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    Default Re: Bears

    Quote Originally Posted by sk_tle View Post
    Question from a clueless european. Is it a common thing to kill a bear when he has killed? and why? Is that a medieval eye for an eye rule or are bears more likely to repeat if they killed someone once ?

    I know in europe there are places where local governments accept to kill a wolf (regardless if it is the culprit) after reports of killed sheeps and DNA test. I just don't understand that. To me either we have to accept the consequences of having them in the wild or we don't at all. They are not aware of our own rules.
    In the west, if a grizzly bear kills or seriously mauls a human, that bear is considered a threat and euthanized. The exceptions I've seen are a human that was mauled because that person and the bear surprised each other the bear took a reactionary swipe. In that case, nothing will be done because the bear didn't escalate the situation. Best case for a bad situation, a bear that has come to associate humans with food, the bear is trapped and relocated. There is/was a grizzly bear in the Grand Teton area named "399" that has had dozens of cubs over the years and teaches her offspring to avoid people, look both ways before crossing a road, and how to hunt elk calves for food. She has expressed no interest in being around people. She has her own wiki page.
    Weight Doper

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    Default Re: Bears

    Quote Originally Posted by sk_tle View Post
    Question from a clueless european. Is it a common thing to kill a bear when he has killed? and why? Is that a medieval eye for an eye rule or are bears more likely to repeat if they killed someone once ?

    I know in europe there are places where local governments accept to kill a wolf (regardless if it is the culprit) after reports of killed sheeps and DNA test. I just don't understand that. To me either we have to accept the consequences of having them in the wild or we don't at all. They are not aware of our own rules.
    There is a common wives-tale that once an animal has violated the taboo of attacking or killing a person, they are more likely to do it again. Usually, however, most bear attacks are the result of human activity and ignorance, and the bears are just defending their space as any bear would do. However, with bears, what usually does them in is the discovery that people and tasty fatty food are in the same place. Bears are all about packing on the calories for winter, and easy to get high calorie food is their favorite, which is also a favorite for people. And people are lazy slobs and leave food and food garbage all over the place. So that often brings bears and people into the same space, and that's never going to end well for the bears.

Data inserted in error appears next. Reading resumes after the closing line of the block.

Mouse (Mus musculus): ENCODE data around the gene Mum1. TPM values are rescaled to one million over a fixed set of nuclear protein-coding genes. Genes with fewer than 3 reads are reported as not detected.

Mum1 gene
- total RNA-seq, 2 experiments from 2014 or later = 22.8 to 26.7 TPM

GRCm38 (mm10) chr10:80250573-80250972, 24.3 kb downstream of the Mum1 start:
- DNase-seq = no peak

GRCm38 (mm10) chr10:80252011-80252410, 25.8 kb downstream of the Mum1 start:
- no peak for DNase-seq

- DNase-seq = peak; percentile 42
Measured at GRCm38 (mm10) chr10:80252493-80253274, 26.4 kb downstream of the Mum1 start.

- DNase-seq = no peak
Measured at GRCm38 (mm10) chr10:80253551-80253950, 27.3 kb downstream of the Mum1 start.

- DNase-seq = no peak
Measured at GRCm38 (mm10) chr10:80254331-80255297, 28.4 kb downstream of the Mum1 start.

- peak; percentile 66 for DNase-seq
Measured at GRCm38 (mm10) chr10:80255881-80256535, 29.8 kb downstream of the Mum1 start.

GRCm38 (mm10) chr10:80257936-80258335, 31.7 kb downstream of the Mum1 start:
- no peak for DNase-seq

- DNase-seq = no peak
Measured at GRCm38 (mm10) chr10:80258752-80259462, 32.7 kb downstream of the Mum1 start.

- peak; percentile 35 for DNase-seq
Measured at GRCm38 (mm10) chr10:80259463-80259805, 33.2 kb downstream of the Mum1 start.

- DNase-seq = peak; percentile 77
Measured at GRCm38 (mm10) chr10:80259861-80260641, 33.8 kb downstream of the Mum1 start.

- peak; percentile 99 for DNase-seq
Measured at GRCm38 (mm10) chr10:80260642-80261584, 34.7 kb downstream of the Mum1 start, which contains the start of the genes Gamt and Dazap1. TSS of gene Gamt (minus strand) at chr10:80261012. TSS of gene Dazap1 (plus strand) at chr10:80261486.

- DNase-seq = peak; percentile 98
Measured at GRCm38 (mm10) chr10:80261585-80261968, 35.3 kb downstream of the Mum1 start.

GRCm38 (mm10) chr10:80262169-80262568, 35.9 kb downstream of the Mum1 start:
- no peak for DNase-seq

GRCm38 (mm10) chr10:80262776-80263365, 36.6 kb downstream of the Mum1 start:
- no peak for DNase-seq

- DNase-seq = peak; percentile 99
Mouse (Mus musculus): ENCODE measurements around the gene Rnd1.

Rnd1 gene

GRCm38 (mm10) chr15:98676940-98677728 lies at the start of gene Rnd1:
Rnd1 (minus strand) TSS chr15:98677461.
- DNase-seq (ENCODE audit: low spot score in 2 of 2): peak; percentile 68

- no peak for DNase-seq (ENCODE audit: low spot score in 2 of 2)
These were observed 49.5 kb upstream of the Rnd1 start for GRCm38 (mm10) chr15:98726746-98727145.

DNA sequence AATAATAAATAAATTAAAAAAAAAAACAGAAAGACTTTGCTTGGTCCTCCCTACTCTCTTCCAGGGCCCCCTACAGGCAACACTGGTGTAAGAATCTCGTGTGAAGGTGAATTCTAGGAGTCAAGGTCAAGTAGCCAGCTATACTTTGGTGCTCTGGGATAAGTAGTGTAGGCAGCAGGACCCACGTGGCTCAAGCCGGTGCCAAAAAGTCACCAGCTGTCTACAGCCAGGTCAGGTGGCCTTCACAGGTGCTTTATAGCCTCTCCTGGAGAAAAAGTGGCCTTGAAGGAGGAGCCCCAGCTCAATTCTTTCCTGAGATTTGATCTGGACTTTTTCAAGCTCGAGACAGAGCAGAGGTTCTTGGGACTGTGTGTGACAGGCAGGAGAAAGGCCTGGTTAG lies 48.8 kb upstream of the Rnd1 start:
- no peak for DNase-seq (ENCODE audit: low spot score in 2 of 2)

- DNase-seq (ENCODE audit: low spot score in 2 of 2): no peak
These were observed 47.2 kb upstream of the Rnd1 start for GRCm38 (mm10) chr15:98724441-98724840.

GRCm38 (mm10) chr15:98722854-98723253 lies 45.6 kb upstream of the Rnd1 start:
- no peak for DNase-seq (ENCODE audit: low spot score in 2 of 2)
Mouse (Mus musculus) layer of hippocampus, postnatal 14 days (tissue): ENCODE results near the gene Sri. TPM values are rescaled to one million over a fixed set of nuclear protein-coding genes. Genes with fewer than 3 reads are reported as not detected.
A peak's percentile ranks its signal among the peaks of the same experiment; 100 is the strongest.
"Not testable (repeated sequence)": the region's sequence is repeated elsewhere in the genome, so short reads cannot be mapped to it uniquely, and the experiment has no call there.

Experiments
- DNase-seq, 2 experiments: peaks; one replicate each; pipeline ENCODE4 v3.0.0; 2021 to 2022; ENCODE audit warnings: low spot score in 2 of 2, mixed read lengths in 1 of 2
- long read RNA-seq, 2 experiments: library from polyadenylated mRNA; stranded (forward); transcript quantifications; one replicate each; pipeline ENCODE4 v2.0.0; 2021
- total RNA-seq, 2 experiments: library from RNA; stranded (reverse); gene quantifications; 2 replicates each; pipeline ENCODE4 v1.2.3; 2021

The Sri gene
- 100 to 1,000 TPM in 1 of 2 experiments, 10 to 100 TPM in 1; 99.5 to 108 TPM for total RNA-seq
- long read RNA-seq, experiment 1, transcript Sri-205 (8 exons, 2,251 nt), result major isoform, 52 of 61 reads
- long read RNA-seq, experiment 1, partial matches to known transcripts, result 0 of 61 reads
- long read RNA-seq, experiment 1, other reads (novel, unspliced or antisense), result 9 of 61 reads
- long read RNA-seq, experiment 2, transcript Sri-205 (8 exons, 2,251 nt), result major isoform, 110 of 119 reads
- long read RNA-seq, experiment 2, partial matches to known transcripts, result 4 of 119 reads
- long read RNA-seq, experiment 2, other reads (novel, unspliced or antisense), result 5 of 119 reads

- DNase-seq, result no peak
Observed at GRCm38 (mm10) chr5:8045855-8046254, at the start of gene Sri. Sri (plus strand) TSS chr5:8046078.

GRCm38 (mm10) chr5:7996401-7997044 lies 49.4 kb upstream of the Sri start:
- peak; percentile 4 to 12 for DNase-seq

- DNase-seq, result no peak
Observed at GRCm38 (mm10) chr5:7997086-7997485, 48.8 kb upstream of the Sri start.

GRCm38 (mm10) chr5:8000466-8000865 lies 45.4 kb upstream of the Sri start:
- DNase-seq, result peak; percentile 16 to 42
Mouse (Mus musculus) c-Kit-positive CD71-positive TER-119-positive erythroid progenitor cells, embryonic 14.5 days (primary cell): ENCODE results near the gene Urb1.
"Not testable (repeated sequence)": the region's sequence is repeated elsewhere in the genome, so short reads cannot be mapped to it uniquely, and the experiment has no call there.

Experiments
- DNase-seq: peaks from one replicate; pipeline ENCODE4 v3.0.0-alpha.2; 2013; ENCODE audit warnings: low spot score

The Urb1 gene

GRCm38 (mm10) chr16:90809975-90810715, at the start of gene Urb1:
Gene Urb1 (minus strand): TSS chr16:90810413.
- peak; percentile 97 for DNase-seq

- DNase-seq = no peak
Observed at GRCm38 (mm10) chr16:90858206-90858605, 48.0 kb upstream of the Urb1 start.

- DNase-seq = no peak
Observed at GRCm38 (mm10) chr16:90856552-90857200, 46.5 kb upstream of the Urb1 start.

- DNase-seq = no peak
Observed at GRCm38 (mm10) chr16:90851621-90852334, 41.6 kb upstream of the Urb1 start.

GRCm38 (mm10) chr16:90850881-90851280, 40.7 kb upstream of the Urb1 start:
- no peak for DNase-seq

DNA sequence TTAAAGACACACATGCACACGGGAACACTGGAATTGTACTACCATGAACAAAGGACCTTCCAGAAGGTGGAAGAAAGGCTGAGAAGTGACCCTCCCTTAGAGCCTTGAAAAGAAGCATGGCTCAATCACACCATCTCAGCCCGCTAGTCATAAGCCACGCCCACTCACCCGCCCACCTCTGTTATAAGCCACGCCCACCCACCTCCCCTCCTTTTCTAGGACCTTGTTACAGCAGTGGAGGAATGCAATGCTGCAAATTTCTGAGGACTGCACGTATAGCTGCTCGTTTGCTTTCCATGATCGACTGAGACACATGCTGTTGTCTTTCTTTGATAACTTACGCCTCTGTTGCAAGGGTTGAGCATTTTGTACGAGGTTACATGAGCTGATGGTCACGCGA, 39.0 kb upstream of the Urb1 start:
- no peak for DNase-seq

I could go on and on about wolves. I think the reaction to wolves is partially a business model based on low(er) cost open range grazing (at least in the US,) but most of it is drawings-on-the-cave-wall psychosis. Wolves have been our forever boogey man. The eyes staring out of the darkness just beyond the light of the campfire. Unfortunately for wolves, they have highly developed social systems with a keen preference for privacy and large expanses of territory that are torn asunder by the use of automatic weapons. Which is why I like coyotes so much. They give fuck all about what people do to them. They just make more.
    Jorn Ake
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    Default Re: Bears